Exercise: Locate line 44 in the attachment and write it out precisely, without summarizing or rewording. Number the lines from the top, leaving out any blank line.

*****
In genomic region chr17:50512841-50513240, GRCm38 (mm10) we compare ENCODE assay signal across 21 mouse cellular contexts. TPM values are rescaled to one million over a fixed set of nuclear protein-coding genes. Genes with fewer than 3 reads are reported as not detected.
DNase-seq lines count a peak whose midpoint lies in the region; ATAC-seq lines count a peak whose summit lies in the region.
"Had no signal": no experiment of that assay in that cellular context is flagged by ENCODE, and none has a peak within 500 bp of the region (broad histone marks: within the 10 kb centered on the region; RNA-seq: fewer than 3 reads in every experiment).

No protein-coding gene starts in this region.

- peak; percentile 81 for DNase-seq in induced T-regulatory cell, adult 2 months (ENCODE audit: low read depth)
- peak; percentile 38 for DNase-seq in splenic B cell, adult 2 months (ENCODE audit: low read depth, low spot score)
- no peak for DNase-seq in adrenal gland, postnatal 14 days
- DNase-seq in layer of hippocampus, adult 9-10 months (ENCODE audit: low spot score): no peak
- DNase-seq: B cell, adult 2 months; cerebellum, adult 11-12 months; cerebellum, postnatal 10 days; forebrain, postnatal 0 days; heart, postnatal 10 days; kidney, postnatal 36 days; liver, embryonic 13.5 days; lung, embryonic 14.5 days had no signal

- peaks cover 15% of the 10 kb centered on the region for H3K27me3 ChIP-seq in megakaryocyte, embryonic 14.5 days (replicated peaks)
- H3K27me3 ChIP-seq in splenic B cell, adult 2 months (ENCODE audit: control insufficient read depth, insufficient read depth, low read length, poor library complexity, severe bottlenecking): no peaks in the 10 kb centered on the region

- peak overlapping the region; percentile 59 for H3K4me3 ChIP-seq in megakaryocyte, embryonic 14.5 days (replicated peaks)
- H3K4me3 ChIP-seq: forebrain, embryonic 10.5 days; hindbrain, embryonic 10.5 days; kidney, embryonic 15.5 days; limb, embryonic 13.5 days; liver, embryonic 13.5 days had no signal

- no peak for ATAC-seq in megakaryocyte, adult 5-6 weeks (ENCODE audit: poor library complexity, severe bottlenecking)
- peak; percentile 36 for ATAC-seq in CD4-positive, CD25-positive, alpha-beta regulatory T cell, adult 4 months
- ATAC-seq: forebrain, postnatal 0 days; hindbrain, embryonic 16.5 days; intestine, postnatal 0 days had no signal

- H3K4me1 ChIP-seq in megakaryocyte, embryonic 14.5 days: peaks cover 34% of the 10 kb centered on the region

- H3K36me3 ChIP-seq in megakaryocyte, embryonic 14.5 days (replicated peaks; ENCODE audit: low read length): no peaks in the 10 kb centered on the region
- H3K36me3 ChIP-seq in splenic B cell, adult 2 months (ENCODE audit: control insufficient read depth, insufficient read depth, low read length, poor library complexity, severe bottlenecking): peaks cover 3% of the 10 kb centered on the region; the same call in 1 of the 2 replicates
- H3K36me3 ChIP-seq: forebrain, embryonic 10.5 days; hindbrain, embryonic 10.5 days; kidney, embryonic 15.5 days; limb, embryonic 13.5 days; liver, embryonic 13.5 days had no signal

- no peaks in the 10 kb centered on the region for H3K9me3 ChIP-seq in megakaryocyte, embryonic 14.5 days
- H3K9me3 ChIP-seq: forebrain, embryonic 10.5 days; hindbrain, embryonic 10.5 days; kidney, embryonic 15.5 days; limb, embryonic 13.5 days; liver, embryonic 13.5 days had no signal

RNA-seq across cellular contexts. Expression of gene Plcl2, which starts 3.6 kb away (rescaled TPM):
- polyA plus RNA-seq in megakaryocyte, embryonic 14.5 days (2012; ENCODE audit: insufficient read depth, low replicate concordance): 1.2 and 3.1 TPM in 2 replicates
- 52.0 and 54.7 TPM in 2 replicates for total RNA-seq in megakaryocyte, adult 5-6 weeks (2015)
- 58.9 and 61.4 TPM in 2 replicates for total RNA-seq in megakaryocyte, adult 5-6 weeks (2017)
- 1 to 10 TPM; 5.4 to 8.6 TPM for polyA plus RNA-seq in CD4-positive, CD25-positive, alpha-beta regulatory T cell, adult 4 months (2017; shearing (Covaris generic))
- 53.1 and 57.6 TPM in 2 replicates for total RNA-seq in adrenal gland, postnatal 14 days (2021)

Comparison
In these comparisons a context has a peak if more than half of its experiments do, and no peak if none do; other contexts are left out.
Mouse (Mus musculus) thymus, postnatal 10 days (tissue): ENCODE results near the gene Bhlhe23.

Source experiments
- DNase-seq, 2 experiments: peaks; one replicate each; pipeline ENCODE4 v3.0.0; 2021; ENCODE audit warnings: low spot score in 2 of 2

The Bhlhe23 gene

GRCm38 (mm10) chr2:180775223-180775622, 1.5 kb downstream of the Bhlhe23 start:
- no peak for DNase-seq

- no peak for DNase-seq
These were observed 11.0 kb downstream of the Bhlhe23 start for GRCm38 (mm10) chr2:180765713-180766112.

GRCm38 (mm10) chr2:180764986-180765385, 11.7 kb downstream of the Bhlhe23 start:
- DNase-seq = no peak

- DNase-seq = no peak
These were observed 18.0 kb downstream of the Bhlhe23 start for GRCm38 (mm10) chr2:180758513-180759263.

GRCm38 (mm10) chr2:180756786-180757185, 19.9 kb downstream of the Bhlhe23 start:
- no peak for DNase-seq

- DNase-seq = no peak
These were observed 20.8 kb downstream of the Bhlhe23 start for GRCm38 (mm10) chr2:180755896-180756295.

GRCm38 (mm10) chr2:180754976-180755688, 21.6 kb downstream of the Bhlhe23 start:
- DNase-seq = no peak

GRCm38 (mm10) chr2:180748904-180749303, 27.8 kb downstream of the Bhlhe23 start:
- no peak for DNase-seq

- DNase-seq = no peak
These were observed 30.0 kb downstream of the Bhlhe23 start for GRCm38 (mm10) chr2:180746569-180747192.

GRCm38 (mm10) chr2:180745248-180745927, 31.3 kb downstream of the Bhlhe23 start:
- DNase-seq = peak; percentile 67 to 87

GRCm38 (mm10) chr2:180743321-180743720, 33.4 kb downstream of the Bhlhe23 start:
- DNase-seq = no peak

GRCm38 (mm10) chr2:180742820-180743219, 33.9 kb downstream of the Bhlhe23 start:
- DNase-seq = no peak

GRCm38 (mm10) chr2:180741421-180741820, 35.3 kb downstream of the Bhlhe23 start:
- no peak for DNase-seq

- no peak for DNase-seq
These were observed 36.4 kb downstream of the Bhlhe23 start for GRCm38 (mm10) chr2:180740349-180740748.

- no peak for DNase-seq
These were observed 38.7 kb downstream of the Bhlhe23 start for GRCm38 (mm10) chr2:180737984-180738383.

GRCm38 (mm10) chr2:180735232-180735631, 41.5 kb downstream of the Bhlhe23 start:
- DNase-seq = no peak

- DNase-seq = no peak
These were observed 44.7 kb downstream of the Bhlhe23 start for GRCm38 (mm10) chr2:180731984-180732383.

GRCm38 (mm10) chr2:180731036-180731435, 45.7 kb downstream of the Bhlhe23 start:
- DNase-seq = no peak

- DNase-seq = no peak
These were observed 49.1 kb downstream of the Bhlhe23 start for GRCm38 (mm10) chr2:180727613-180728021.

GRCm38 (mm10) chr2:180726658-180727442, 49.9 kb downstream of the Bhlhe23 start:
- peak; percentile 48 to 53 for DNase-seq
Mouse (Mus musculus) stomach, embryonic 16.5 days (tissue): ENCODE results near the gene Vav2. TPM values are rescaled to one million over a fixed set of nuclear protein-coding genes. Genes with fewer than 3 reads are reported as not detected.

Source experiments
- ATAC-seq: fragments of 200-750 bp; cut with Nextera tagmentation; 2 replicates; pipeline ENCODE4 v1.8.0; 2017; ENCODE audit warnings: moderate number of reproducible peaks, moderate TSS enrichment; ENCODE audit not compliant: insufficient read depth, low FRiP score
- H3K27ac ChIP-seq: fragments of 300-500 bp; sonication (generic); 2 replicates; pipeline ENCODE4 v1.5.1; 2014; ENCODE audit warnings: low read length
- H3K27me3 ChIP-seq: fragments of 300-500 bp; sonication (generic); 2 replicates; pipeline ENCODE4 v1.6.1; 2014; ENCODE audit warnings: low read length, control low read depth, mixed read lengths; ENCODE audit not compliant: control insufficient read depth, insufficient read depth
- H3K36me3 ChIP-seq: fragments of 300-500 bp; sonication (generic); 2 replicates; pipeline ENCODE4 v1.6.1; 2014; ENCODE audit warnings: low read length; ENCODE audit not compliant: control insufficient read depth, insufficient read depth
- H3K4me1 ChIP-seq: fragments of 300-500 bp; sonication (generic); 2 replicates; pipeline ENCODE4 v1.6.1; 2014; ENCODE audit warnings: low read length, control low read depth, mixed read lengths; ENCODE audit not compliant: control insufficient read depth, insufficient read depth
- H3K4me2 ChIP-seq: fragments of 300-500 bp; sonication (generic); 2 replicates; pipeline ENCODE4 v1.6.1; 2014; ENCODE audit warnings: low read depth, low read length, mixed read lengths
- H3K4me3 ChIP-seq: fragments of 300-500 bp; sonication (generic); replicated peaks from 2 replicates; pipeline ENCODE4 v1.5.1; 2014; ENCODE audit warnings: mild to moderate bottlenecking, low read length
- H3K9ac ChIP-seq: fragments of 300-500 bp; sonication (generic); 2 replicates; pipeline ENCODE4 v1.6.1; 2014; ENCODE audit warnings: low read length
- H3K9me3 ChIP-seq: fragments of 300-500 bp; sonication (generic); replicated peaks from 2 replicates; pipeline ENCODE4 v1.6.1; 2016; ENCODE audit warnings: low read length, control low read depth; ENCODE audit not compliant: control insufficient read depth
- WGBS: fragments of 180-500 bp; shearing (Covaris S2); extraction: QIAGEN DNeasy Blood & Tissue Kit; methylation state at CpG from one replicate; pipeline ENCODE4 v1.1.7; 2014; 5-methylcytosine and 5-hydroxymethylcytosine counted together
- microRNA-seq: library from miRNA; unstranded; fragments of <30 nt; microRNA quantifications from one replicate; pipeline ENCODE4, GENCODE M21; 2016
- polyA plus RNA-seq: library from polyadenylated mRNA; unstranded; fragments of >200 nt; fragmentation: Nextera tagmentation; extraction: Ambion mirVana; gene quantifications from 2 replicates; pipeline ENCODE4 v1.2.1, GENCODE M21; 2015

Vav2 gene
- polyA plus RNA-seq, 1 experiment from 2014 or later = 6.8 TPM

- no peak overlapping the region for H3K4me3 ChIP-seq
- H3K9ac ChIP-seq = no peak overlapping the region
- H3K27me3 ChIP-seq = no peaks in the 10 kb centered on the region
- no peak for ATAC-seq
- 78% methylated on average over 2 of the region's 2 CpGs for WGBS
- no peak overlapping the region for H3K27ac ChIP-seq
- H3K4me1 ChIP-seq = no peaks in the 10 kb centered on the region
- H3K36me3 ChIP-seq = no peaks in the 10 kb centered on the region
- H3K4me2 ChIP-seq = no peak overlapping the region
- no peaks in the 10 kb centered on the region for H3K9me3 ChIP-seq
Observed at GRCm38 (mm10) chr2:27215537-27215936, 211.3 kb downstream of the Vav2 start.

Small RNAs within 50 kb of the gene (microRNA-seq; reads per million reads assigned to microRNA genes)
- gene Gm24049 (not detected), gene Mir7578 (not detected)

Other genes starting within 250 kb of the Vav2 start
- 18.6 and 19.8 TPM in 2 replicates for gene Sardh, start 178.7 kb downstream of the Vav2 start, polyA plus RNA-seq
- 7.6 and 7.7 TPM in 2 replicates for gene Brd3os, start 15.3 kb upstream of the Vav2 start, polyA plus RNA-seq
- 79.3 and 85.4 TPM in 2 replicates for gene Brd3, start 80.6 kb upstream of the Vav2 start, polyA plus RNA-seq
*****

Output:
- no peak for DNase-seq